Listening to music is great too and you can find almost anything you want on YouTube these days, however children learn best with human interaction so wherever possible singing to your child in person is best.
4. TV only in the minority language
Make no mistake, children need actual human interaction to learn a language and TV shouldn’t be used as a substitute for that. However for children who have some understanding already, it can be quite a useful tool. If your child already has a good grasp on the majority language, then it makes sense that if you allow them to watch TV, that they do so in the minority language.
Our children don’t watch TV at home at all, however “J” has an I-pad with a few of his favourite shows and movies. As he doesn’t have an afternoon nap, he knows he can have some down time after lunch with his I-pad. Most of what is on there is in English and recently we have also added some Spanish shows for him as he is now learning Spanish as a third language. The only time he watches anything Italian is if he is at his nonna’s house.
5. Video calls and visiting family
If you have the chance, visiting family as often as possible is the best option. Not only does it give your children a chance to bond, but they will be able to reinforce the language by speaking to your children in person.
If you aren’t able to visit, technology is the second best option. It is becoming easier by the day to communicate with loved ones from afar with apps such as Facetime and Skype.
As my family are on the other side of the world, it’s not easy to visit often as the flight is so long. Since having my children, I have tried to make it home every year or two to visit but other than that, we try to have video calls as much as possible.
It’s not the same as being there in person but at least it allows them to hear English from someone else other than me.
6. Being Consistent:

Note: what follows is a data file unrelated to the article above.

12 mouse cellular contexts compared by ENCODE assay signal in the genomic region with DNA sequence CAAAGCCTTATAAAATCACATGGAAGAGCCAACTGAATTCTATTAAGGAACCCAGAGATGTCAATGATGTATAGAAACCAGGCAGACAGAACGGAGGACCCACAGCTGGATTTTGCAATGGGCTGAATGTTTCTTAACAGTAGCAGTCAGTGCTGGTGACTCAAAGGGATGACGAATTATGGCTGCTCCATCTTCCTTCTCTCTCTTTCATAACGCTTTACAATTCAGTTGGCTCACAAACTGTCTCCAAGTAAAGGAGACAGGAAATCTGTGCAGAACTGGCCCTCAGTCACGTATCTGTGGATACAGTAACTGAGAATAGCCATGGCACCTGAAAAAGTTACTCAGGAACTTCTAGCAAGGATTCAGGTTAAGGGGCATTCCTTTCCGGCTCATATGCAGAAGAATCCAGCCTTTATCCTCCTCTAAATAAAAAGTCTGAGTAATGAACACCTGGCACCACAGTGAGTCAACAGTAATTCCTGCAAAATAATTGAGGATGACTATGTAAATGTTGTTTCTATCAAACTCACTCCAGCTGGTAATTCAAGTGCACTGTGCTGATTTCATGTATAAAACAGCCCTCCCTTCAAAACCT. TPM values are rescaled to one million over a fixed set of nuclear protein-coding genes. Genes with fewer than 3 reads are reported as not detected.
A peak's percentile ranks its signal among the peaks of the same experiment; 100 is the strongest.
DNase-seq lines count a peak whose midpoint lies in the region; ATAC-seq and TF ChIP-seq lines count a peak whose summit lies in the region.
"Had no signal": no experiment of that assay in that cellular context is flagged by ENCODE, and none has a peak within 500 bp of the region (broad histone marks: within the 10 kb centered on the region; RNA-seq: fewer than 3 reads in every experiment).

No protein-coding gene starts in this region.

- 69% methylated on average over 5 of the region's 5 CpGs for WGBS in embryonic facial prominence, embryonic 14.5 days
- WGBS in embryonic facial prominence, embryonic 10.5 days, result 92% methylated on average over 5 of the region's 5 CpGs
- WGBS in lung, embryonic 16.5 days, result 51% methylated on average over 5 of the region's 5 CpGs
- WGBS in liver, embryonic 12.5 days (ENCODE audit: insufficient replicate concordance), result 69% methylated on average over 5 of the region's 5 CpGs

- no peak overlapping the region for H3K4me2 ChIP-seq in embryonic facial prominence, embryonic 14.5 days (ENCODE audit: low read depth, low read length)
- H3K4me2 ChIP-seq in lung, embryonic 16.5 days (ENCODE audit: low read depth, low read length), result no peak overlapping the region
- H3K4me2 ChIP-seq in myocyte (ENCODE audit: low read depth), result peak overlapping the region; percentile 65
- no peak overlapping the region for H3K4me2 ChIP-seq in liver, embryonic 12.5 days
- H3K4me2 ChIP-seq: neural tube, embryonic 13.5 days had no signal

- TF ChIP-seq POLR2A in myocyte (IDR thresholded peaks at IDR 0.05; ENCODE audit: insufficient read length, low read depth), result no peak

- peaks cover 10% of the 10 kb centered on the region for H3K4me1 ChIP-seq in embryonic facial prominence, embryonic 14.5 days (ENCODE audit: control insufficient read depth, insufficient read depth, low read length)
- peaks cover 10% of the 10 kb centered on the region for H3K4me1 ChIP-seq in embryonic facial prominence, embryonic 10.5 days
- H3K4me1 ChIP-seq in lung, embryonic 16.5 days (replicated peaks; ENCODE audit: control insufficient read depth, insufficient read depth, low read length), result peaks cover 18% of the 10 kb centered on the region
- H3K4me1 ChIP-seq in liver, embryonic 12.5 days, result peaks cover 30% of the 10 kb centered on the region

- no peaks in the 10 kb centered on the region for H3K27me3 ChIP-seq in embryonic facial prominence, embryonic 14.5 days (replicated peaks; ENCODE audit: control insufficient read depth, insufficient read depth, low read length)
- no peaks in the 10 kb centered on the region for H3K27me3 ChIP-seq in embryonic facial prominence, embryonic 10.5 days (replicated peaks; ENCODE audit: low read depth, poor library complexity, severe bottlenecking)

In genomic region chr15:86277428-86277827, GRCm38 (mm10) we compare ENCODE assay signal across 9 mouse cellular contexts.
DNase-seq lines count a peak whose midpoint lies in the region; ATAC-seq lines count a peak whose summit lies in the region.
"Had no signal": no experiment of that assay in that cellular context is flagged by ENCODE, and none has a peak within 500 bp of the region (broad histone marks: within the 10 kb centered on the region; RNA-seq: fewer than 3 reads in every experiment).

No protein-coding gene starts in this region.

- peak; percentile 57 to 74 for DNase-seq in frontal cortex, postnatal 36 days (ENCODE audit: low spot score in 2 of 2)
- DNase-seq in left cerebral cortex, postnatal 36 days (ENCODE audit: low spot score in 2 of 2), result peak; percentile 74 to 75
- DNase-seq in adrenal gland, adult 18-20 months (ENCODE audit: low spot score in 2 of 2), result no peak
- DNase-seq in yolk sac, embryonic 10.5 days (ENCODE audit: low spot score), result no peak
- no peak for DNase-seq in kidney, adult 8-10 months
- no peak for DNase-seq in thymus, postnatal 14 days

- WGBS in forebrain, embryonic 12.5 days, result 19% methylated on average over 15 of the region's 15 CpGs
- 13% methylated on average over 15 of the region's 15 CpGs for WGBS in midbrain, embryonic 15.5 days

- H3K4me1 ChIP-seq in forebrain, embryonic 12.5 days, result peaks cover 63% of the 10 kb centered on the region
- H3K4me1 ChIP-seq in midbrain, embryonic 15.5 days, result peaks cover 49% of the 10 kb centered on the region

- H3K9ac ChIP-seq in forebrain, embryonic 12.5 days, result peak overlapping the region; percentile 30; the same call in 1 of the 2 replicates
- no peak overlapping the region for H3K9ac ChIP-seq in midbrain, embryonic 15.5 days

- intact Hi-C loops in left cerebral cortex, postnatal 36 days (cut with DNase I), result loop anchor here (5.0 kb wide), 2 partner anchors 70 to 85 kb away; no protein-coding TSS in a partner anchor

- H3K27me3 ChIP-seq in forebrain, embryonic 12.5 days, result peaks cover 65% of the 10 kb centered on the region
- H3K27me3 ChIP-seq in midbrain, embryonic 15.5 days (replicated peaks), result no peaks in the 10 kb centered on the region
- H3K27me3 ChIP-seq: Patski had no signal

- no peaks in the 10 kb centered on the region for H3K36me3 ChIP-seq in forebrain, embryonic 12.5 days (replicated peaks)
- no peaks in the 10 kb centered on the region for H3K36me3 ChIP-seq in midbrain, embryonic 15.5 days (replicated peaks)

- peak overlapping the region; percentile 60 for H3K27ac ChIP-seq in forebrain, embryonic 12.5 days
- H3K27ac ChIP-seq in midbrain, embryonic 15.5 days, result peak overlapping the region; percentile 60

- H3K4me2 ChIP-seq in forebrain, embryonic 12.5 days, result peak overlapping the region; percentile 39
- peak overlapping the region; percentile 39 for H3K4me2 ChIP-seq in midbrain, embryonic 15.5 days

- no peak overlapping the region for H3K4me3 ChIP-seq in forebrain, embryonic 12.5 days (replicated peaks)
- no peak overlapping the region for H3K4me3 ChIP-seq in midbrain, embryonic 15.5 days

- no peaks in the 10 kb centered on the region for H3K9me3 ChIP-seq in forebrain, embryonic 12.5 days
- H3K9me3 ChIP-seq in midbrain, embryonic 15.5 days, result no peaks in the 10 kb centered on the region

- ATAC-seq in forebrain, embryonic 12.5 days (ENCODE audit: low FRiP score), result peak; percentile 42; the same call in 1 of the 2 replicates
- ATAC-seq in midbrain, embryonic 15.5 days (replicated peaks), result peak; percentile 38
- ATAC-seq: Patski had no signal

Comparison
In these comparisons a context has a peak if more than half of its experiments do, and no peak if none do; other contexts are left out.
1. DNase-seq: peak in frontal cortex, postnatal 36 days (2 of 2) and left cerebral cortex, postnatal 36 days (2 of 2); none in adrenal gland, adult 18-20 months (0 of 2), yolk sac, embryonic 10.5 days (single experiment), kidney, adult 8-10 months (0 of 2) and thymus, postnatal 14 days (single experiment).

Being consistent can be difficult, and it can get quite tiring at times but which ever method you follow make sure that you stick with it. It may sometimes be tempting to switch to the majority language because it is easier, or your child will respond better, but it is not going to help your child in the long run and there is a chance they may become a passive speaker.
I am quite strict and stick to OPOL (One Person One Language) with rare exceptions. In public or in a group of friends where everyone is speaking Italian, I continue to speak to my boys in English and I expect them to answer me back in English (even if sometimes I get strange looks from people around me). The exception would be if there are other children and I am speaking to all of them, in this case I would translate.
I also try to have my boys talk to each other only in English where possible to reinforce it just a little more and we are getting there.
I can happily say J4’s English is pretty much at the same level as his Italian, the only thing missing is his Australian accent, he hasn’t quite got that yet, though mine isn’t so strong anymore either having lived abroad for the last 10 years.
With K2, we are having the same issues, but with the experience I have had it is much easier this time around, and with his big brother being another source of English I am not on my own.
“Learning a foreign language, and the culture that goes with it, is one of the most useful things we can do to broaden the empathy and imaginative sympathy and cultural outlook of children.” – Michael Gove